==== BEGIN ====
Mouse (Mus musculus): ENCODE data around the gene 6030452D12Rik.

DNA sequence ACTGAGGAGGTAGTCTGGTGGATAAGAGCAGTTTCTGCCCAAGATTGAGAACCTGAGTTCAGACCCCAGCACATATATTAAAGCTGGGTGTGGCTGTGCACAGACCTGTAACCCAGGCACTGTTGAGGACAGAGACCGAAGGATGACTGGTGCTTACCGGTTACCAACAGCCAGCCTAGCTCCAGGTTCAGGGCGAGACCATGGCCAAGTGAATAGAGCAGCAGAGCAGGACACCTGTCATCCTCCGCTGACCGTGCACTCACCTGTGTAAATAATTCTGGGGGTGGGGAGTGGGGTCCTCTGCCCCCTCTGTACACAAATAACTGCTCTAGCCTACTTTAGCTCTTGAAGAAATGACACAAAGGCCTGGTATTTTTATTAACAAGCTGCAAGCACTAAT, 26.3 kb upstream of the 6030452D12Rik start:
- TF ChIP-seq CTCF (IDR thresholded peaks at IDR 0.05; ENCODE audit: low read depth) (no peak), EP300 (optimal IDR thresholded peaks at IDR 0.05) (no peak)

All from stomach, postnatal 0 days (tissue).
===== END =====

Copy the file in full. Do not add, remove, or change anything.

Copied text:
Mouse (Mus musculus): ENCODE data around the gene 6030452D12Rik.

DNA sequence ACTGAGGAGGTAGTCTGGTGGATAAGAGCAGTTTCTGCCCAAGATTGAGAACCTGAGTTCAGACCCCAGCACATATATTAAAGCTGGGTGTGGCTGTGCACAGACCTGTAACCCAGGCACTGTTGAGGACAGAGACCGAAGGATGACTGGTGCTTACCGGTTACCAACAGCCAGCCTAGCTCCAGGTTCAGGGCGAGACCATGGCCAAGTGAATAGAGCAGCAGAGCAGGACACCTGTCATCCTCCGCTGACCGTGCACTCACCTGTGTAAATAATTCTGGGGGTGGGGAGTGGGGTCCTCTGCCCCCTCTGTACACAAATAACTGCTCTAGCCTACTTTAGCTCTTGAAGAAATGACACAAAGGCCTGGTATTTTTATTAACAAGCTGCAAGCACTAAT, 26.3 kb upstream of the 6030452D12Rik start:
- TF ChIP-seq CTCF (IDR thresholded peaks at IDR 0.05; ENCODE audit: low read depth) (no peak), EP300 (optimal IDR thresholded peaks at IDR 0.05) (no peak)

All from stomach, postnatal 0 days (tissue).